Headliner: Razorfish Health's Katy Thorbahn
“Healthcare clients were asking questions that made it clear that the industry was ripe for innovation,” she explains. “They were hungry to think about the role digital plays and how to best leverage it. We decided it was a great time for us to focus more discretely on health and wellness.”Navigating and integrating change is nothing new for Thorbahn, who joined what would become Razorfish in 1999 as client services director at iFrontier, which was acquired by aQuantive in 2002. A few years later, iFrontier merged with one of its fiercest competitors, aQuantive sister company Avenue A, and was rebranded as Avenue A/Razorfish. Then Microsoft bought aQuantive in 2007.
“Being part of Microsoft was a very heady experience,” she explains. “But we weren't core to Microsoft's overall business. We're very core to Publicis' business.”She adds that the acquisition allowed Publicis to immediately hit its goal of generating a quarter of the holding company's global revenue through digital channels. The move also meant that Razorfish would be stabled as a sibling with another former rival — Digitas.
“We've been fierce competitors for years,” Thorbahn says. “We have tremendous respect for one another.”Though the two agencies will not commingle, Thorbahn reports to David Kramer, CEO of Digitas Health. Conflicts of interest do exist, and Thorbahn expects them to continue, though she notes that the presence of two strong digital healthcare agencies helps Publicis mitigate some conflicts.
“We can cover more of the landscape of available clients and manage competition better than if we just had a single agency,” she explains. “We're looking at what each brand needs to be successful and making the right decisions for our own business. It isn't about how I can unseat Digitas. I'm looking for opportunities where neither [of us] currently engages.”Growing up in Media, PA (where she lives currently) Thorbahn was exposed to the ad world at a young age, as her father owned an outdoor advertising company and her uncle directed TV commercials. While still in high school, she set her sights on the business. As an intern, she discovered her love of client service, and she got her first taste of healthcare and digital at VirTu (now part of Dudnyk).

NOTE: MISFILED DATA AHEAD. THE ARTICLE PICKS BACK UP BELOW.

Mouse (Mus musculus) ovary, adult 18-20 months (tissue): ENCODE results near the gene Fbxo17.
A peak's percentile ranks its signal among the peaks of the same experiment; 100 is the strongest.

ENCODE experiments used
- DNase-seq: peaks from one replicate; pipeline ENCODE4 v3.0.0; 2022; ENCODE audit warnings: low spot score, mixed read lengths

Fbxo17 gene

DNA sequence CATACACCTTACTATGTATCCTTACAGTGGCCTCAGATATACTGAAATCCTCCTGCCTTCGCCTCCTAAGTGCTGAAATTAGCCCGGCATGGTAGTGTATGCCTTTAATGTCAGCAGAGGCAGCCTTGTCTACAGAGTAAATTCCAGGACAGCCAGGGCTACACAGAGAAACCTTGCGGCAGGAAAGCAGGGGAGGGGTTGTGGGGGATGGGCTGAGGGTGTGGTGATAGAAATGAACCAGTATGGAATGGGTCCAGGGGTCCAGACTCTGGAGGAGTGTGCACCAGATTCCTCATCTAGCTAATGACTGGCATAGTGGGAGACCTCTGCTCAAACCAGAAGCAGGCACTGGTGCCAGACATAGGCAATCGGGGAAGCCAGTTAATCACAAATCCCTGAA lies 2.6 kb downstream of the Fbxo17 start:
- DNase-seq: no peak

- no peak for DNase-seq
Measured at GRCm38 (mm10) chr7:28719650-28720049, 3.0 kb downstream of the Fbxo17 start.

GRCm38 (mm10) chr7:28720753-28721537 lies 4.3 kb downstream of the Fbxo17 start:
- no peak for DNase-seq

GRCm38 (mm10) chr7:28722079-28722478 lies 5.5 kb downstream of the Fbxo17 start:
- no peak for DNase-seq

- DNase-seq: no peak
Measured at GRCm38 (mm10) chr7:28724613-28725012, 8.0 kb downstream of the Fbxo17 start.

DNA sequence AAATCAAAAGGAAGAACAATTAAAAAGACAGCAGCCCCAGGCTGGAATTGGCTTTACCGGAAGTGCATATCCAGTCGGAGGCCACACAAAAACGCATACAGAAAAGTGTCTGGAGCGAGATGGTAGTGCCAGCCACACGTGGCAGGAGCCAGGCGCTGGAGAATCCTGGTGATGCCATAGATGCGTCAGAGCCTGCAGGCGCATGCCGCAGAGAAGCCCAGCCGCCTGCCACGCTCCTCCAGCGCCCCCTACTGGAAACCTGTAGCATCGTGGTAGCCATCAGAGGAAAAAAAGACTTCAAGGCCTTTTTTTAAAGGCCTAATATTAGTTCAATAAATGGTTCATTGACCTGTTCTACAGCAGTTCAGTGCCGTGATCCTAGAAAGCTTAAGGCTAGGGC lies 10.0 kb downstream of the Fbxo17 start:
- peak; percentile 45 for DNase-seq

When not working, Thorbahn, a self-professed “ridiculous David Bowie freak” and homebody, spends as much time as possible with her husband and her children (11 and 13).Mentoring is a priority at work because she believes it's “imperative” to attract and nurture “passionate, smart, collaborative, innovative, entrepreneurial” talent. She's very proud to have been chosen to develop and lead Razorfish Health.
“We're entering the next stage of healthcare marketing,” Thorbahn says. “We have more astute marketers in healthcare who are thinking about how they can offer tools and content and ways to facilitate their audiences making good decisions about health. They want to build long-term relationships through service, not just products, and digital is an incredibly important backbone to that goal. We used to have to fight to demonstrate that clients should advertise on the internet. The question is no longer about advertising; it's about facilitation of relationships. We're great at that, and it's what the industry needs.”
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